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Mississippi governor says he wants young people to stop leaving the state

Mississippi Gov. Tate Reeves has been inaugurated for his second term

Emily Wagster Pettus
Tuesday 09 January 2024 18:36 GMT
Mississippi Inauguration Governor
Mississippi Inauguration Governor (Copyright 2024 The Associated Press. All rights reserved)

Republican Gov. Tate Reeves used the theme “Mississippi Forever” on Tuesday as he was inaugurated for his second term, saying he wants to curb the trend of young people leaving to pursue careers in other places.

“For too many decades, Mississippi’s most valuable export has not been our cotton or even our culture. It’s been our kids," Reeves told lawmakers, state officials and several international diplomats during a ceremony outside the state Capitol on a chilly, blustery day.

He said people from Mississippi hold prominent positions in government, business and entertainment.

“They made other places better, and we missed out on all they could have done here at home," he said.

Reeves, 49, campaigned last year by focusing on tax cuts, job creation, low unemployment and improvements in education. He also cast his Democratic opponent as a liberal backed by out-of-state donors who were out of step with Mississippi.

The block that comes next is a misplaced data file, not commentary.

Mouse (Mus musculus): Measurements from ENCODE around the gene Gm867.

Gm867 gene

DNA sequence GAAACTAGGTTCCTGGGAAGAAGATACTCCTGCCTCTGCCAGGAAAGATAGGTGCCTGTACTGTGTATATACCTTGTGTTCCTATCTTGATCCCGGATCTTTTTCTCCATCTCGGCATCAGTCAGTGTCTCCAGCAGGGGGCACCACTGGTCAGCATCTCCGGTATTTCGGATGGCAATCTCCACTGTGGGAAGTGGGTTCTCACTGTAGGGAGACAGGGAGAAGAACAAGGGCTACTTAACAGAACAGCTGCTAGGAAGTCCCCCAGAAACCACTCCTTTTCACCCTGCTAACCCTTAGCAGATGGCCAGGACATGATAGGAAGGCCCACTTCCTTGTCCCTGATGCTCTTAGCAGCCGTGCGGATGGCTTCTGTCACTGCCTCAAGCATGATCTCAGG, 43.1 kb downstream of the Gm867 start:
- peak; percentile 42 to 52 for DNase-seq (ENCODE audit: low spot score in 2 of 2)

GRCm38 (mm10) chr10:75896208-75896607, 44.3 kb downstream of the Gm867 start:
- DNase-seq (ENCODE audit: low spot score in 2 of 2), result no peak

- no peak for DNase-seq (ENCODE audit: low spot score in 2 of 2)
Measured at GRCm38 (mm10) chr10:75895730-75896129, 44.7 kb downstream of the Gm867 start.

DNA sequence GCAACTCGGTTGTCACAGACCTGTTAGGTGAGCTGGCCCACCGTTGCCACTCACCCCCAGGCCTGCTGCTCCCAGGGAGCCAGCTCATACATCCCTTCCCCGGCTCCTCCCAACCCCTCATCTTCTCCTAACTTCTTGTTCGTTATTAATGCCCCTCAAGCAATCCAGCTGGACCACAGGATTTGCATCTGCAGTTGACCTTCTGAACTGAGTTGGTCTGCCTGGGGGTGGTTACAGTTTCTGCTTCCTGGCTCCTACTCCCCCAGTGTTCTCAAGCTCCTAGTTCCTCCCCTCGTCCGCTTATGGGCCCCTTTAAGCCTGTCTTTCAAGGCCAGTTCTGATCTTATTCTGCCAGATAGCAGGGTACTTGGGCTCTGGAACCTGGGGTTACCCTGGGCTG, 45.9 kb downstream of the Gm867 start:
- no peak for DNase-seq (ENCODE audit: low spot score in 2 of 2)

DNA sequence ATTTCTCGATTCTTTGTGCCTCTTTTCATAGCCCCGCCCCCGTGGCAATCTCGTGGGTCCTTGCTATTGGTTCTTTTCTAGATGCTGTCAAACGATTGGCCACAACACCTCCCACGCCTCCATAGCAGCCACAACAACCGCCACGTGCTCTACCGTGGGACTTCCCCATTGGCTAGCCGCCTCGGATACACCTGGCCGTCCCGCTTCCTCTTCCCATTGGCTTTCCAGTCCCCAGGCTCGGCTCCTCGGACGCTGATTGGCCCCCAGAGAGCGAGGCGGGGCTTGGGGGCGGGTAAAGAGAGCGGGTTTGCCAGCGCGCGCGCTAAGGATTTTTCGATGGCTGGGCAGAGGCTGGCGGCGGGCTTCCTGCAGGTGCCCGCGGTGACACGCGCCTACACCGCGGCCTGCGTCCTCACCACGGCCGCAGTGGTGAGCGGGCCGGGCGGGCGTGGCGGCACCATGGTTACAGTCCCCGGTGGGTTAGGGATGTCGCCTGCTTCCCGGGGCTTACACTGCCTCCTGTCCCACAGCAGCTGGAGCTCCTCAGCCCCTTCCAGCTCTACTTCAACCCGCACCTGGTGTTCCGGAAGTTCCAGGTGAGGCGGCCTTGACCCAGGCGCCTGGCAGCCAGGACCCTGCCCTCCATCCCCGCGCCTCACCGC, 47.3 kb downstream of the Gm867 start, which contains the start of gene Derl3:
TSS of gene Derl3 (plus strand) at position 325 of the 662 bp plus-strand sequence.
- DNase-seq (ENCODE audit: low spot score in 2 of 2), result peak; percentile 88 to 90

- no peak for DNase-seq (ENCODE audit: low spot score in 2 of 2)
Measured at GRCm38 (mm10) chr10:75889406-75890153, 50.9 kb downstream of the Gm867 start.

Reeves held two other statewide elected offices before becoming governor four years ago. He served two terms as treasurer and two as lieutenant governor.

The state lifted its ban on gubernatorial succession in the 1980s, and Reeves is the fourth Mississippi governor to win two consecutive terms. Republicans have held the Mississippi governorship the past 20 years.

The November general election was unusually competitive in a state where Republicans control all statewide offices and both chambers of the Legislature.

Reeves received nearly 51% of the vote to defeat Democrat Brandon Presley, who received nearly 48%, and independent Gwendolyn Gray, who received just over 1%.

Presley, a state utility regulator and second cousin of Elvis Presley, said Reeves had hurt the state by refusing to expand Medicaid to cover people working lower-wage jobs that do not provide health insurance. Presley pledged to clean up corruption, pointing to welfare money that was spent on pet projects for the wealthy and well-connected rather than aid for some of the poorest people in one of the poorest states in the nation.

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